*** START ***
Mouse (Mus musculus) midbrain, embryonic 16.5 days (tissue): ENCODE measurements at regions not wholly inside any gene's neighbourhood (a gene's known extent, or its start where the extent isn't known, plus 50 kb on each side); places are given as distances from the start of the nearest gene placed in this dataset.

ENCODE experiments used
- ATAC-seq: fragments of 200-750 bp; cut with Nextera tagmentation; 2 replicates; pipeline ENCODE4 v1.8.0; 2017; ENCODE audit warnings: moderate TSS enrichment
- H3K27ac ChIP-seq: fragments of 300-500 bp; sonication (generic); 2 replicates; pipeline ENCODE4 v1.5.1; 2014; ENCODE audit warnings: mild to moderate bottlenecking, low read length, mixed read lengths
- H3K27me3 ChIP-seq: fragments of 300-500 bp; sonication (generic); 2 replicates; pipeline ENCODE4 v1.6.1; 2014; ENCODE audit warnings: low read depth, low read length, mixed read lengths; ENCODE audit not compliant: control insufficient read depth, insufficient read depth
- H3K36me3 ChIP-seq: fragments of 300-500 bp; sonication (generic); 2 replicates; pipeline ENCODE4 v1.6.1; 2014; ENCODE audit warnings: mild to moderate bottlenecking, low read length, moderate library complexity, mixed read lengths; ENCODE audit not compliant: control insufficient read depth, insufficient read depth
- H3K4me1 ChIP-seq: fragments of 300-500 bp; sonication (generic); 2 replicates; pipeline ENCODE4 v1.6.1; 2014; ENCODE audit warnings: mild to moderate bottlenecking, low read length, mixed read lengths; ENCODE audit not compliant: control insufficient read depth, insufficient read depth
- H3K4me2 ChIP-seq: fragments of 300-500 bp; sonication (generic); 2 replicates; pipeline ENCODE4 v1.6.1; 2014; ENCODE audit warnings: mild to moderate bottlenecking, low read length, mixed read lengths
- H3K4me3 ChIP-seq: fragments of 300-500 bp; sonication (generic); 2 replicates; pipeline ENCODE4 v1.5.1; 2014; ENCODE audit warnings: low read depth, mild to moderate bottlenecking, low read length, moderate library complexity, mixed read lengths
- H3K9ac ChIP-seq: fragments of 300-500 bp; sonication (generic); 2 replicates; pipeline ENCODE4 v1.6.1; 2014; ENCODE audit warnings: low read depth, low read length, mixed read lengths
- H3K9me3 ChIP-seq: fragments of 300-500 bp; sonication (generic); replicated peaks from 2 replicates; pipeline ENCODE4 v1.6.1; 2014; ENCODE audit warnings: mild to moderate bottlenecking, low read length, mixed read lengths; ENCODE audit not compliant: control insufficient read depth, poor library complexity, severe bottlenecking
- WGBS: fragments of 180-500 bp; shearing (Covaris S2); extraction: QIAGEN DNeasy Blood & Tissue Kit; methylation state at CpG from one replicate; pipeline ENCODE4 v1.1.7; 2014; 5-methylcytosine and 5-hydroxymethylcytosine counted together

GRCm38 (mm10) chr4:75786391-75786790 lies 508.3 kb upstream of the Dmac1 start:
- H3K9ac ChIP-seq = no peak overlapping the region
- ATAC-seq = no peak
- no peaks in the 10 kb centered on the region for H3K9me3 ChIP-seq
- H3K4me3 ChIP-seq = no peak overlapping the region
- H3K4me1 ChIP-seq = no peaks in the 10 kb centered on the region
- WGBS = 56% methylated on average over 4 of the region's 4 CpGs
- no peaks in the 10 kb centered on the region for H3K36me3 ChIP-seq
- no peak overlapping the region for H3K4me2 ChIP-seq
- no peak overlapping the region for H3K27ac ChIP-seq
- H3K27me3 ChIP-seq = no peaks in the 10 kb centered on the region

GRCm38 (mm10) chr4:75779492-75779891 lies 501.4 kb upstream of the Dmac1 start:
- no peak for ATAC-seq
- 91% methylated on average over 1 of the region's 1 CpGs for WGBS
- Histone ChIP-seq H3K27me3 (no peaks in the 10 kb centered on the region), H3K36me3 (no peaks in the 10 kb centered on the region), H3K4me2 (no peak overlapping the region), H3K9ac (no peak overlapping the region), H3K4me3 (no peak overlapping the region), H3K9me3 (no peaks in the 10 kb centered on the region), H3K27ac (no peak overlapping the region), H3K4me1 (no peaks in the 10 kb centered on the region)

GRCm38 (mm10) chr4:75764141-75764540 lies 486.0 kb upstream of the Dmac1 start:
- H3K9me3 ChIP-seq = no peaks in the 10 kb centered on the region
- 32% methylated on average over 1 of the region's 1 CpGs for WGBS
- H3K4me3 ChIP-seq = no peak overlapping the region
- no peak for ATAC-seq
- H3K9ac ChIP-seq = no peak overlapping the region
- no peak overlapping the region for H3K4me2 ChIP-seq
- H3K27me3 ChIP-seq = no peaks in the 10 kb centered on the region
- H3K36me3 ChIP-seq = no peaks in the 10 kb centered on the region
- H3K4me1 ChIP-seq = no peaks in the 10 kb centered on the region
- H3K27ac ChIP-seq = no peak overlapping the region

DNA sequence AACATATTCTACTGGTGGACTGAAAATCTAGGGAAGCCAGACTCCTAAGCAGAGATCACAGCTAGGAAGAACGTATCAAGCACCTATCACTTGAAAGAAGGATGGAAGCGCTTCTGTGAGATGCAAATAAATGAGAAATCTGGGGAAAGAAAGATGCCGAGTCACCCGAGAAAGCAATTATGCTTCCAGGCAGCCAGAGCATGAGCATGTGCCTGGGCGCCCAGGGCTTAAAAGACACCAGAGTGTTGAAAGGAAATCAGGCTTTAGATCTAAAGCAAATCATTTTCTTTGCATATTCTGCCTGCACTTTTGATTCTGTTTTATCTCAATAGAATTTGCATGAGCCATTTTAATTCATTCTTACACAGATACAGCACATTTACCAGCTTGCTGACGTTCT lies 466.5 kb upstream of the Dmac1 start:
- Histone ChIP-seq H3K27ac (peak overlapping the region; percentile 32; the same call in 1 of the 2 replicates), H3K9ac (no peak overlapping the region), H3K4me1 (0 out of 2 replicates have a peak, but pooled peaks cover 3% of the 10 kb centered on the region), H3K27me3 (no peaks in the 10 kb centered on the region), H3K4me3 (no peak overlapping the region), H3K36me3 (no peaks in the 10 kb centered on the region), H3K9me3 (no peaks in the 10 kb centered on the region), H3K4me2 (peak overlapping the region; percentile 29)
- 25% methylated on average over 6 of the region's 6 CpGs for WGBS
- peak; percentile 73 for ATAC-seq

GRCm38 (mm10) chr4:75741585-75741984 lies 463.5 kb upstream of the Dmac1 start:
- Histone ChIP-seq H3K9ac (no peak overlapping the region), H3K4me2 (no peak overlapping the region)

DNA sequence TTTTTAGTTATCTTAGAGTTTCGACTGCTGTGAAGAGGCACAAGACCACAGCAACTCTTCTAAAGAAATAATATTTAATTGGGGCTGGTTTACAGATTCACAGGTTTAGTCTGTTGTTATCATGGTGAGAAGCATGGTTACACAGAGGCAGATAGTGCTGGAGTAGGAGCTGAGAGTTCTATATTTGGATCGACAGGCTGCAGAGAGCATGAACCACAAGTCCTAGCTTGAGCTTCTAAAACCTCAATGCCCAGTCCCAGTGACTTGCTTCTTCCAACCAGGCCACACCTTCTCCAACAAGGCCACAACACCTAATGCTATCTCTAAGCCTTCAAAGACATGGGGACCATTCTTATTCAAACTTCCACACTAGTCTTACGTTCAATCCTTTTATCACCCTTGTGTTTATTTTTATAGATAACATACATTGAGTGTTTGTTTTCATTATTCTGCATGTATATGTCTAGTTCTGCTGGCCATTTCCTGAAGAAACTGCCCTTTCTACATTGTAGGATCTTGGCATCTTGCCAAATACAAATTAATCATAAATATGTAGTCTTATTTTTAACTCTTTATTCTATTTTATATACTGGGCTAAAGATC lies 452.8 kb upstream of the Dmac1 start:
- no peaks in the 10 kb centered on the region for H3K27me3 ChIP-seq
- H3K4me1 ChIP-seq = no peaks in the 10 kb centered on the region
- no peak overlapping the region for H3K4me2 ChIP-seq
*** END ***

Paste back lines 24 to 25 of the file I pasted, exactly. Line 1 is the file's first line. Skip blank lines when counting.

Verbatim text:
GRCm38 (mm10) chr4:75779492-75779891 lies 501.4 kb upstream of the Dmac1 start:
- no peak for ATAC-seq